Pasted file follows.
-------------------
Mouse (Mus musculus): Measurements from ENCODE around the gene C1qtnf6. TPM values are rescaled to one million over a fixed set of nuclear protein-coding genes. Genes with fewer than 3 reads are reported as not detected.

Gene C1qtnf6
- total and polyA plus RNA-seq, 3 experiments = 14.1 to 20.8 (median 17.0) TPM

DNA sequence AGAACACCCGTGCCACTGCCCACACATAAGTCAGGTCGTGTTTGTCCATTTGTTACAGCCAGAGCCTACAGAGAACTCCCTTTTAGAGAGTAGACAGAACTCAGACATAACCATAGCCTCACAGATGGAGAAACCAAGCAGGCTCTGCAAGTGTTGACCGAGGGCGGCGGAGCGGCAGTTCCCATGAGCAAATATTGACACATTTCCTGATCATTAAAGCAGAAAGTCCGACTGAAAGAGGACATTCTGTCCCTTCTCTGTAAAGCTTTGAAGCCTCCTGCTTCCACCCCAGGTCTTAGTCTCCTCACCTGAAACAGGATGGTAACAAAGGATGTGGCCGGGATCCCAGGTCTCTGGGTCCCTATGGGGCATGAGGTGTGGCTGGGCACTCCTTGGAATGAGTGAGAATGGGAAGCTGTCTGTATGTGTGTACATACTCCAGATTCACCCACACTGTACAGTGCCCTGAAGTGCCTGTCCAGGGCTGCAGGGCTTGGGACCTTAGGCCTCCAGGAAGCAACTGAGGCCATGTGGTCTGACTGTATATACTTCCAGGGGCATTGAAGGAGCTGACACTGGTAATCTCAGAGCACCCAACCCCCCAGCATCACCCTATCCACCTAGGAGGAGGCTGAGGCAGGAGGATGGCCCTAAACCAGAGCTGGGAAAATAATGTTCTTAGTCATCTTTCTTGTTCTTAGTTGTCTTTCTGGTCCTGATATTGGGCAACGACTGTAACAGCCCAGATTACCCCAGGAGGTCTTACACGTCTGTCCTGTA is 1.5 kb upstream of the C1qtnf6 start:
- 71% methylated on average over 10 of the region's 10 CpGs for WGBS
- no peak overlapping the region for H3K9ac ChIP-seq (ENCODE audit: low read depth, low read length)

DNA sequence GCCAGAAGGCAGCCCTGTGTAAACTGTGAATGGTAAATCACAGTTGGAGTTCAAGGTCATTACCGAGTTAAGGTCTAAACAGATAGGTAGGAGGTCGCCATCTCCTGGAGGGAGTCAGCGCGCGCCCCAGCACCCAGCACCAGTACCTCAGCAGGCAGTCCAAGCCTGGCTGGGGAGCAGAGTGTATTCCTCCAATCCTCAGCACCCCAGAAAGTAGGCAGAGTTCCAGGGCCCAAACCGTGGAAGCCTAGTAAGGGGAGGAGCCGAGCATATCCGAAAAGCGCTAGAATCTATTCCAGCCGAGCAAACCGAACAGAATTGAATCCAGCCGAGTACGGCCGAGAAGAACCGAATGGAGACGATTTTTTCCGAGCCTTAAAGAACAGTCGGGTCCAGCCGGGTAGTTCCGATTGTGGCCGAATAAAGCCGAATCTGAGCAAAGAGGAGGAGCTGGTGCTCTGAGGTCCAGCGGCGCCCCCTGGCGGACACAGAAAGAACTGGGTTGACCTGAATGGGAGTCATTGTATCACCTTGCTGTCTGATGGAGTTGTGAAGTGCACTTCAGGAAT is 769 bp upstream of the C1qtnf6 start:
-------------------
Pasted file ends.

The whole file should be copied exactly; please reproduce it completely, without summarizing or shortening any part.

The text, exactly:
Mouse (Mus musculus): Measurements from ENCODE around the gene C1qtnf6. TPM values are rescaled to one million over a fixed set of nuclear protein-coding genes. Genes with fewer than 3 reads are reported as not detected.

Gene C1qtnf6
- total and polyA plus RNA-seq, 3 experiments = 14.1 to 20.8 (median 17.0) TPM

DNA sequence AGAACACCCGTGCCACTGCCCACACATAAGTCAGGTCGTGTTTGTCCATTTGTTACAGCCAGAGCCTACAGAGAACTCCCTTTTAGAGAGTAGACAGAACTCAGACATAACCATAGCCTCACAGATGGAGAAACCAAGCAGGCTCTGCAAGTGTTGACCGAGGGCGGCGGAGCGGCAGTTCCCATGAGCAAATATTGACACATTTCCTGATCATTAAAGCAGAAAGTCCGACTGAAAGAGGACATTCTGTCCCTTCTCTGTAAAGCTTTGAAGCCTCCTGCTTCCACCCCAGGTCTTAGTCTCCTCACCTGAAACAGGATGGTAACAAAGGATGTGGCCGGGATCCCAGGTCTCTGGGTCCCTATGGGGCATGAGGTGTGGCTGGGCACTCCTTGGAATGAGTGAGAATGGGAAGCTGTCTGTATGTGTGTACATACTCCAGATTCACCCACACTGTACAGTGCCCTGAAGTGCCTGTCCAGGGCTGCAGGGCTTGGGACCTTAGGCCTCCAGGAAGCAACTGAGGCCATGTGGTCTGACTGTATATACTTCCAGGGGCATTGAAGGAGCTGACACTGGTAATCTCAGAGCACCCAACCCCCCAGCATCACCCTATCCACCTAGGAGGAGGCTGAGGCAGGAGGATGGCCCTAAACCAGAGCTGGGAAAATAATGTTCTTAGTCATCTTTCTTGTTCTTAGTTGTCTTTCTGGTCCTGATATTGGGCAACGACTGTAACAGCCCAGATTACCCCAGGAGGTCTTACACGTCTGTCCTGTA is 1.5 kb upstream of the C1qtnf6 start:
- 71% methylated on average over 10 of the region's 10 CpGs for WGBS
- no peak overlapping the region for H3K9ac ChIP-seq (ENCODE audit: low read depth, low read length)

DNA sequence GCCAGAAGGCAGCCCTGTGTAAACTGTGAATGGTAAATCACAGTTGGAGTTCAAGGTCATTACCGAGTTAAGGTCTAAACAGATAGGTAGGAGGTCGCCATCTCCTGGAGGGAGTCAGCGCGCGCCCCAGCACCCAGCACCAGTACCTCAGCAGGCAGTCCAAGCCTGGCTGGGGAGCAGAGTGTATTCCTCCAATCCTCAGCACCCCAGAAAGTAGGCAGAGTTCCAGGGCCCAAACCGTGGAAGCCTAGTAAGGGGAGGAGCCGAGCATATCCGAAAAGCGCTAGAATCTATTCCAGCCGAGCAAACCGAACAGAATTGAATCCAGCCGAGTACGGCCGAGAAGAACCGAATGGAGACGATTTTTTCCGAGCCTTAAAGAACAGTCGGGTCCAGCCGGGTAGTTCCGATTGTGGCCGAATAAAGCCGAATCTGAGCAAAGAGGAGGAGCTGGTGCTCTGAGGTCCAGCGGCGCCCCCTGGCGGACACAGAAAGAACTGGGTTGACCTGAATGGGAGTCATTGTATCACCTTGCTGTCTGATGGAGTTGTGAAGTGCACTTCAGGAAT is 769 bp upstream of the C1qtnf6 start: